The Iron Dome

Our third and final entry also concerns the problem of missiles, specifically with shooting them down. It’s often said that intercepting a launched missile is like trying to shoot a bullet with another bullet, except it’s even harder. For that reason, anti-ballistic missile systems are the line where even the US armed forces, notorious for dumping money into dud projects, think it’s a waste of time. This was the reason why, in the 1990s when Israel floated the idea of a short-range missile interception system to stop rocket attacks by Islamist militants, American defense officials told the Israelis that it was “doomed to fail”.

As rocket and mortar attacks continued, the idea remained in consideration, and in the mid-2000s, serious resources began to be allocated to the project. The eventual system that was developed came to be known as Iron Dome, and its development from 2005 to its deployment in 2011 was quick, on schedule, and under budget. That’s a rare-enough feat in the world of military-industrial projects, but to do it for something that literally didn’t exist yet? That’s another level entirely. And if that weren’t good enough, it has a reported success rate of 95% in intercepting launched missiles and mortars. What makes this thing tick?

The system itself consists of three parts, all working in tandem: radar to detect and track incoming projectiles; a computer and software to do all the calculations and determine if the system has to act; and the actual missile launcher, utilizing the Tamir interceptor missile, which was developed specifically for Iron Dome.

Iron Dome is a uniquely fascinating defense system, a mix of surprisingly simple solutions to insanely difficult problems. As stated before, shooting missiles with other missiles is almost impossible. So, they don’t. Not really, anyway. Instead, the Tamir missile gets close to the projectile it’s intercepting, and then detonates when it gets within a predetermined range. This way, the missiles don’t need to score direct hits to successfully intercept. Another problem that needed to be solved was that the Iron Dome needed to sufficiently protect a large area from rocket attacks, all at once. To do this, the system was developed to be widely spread out – a departure from traditional C-RAM systems that generally concentrate intercepting equipment in a single place. Lastly, there’s the issue of cost, as the Tamir missiles cost $40,000 to take down $1,000 rockets. Well, there’s a modern solution to that: use lasers instead of missiles. No, that’s not sci-fi or some crazy eccentric proposal from a madman, there’s actually a laser-based version of the Iron Dome being developed as we speak, and tests showed it actually working. That’s right, people – Star Wars is almost real.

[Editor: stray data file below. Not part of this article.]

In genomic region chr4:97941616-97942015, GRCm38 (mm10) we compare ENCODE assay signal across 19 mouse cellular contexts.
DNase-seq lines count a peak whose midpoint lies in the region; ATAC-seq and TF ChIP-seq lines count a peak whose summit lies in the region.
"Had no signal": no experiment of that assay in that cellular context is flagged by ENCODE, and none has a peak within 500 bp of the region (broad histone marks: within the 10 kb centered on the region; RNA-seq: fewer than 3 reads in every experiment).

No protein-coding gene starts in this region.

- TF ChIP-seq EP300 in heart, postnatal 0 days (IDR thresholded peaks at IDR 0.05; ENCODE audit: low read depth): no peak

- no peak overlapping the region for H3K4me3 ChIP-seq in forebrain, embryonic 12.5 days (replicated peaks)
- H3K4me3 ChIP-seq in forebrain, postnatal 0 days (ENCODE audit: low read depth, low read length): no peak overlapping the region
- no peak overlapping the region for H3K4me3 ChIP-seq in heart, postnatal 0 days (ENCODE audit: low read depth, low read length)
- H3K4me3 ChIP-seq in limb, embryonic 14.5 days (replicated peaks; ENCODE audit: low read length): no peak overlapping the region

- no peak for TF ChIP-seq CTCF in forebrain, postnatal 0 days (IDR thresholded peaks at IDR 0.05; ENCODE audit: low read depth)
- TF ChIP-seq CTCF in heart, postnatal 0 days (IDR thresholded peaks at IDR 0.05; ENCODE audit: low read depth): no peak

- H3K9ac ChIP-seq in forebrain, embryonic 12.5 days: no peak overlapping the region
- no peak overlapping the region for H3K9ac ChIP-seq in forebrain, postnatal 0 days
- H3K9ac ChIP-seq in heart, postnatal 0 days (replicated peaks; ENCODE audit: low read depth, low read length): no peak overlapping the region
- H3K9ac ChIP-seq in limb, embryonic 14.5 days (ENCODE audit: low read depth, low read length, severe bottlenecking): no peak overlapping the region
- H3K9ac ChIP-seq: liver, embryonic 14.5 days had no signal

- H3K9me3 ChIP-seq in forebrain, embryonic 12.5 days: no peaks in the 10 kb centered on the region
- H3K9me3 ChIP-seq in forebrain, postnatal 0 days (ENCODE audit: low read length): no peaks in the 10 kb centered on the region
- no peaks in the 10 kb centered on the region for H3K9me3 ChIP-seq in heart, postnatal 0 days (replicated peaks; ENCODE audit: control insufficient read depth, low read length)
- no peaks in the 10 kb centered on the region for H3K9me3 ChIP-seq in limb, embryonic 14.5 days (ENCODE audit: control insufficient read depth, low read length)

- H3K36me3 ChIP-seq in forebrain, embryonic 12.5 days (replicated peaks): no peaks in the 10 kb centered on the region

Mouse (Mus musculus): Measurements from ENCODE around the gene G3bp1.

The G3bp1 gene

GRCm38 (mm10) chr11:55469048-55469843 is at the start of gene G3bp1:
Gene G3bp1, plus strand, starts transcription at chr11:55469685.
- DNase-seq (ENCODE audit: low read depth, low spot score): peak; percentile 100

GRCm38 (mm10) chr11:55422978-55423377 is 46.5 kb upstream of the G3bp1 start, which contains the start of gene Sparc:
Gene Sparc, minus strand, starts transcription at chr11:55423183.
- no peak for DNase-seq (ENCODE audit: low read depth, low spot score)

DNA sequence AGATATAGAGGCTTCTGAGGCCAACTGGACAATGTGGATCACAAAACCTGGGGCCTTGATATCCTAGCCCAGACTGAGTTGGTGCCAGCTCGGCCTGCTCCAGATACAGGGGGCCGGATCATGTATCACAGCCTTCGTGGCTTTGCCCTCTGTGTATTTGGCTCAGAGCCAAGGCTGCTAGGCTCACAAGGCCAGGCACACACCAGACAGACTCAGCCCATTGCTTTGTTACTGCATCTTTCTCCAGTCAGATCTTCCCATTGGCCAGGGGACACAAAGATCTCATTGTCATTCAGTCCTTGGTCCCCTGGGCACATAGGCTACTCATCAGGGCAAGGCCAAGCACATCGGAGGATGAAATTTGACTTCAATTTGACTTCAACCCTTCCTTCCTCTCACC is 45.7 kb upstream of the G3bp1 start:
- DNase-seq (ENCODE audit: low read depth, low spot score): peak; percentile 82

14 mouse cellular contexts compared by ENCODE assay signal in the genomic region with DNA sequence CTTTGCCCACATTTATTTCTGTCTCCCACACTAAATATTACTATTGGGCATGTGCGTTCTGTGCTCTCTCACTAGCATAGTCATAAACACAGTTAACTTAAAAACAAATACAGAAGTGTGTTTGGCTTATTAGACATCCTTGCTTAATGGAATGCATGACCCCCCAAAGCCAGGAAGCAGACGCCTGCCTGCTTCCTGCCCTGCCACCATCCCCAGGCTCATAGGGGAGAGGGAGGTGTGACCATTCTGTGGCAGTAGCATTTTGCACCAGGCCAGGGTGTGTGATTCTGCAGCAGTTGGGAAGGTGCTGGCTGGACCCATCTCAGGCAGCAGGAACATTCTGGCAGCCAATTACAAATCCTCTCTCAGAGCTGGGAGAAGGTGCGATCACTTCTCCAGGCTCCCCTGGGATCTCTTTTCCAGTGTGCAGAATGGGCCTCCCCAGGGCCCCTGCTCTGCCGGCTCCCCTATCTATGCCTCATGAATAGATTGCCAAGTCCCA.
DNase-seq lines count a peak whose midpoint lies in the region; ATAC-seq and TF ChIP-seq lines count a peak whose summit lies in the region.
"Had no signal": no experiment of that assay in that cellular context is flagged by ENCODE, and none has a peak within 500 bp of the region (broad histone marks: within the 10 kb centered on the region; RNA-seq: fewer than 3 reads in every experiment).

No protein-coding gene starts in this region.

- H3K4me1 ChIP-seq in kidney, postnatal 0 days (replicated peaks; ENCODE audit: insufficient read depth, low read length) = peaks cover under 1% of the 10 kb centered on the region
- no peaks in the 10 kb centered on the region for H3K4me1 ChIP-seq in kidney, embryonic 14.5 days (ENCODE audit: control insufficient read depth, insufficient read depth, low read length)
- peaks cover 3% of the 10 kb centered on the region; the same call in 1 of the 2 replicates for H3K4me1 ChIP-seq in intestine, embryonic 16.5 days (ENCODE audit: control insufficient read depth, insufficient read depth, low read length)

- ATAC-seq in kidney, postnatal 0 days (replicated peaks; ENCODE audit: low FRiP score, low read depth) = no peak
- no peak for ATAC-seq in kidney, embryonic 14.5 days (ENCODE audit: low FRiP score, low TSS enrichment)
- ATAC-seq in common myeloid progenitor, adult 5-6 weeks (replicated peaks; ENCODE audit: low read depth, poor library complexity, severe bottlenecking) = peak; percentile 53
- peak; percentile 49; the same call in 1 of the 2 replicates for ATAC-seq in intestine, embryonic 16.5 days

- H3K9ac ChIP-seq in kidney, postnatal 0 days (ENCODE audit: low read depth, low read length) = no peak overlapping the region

If you’re somehow still not impressed by this system, then this might win you over. The early test missiles allegedly used parts of a plastic toy car from Toys R’ Us, at least if one of the lead workers on the project is to be believed. It sounds preposterous, yet it would also be weird to lie about something like that. If nothing else, Iron Dome can be called the only air-defense system to use plastic toy parts to defend its country.


This was a short list of some of the most notable national defense systems that humans have come up with. But even though we spent the video hyping up the cool technology, we’ll end on a more somber note and say that you would do yourself a favor to remember the reasons behind why these projects were built in the first place. As technology gets better, war gets deadlier. Things like ray guns sound amazing until you imagine the context in which they’d be used.

When Richard J. Gatling invented the Gatling gun in 1861, he said he did it because he believed this new technology would reduce casualties in future wars. A century later, another new technology, ostensibly built for the same purpose, nearly destroyed the world. With that in mind, the solution may not be getting better at fighting, but working to stop it altogether.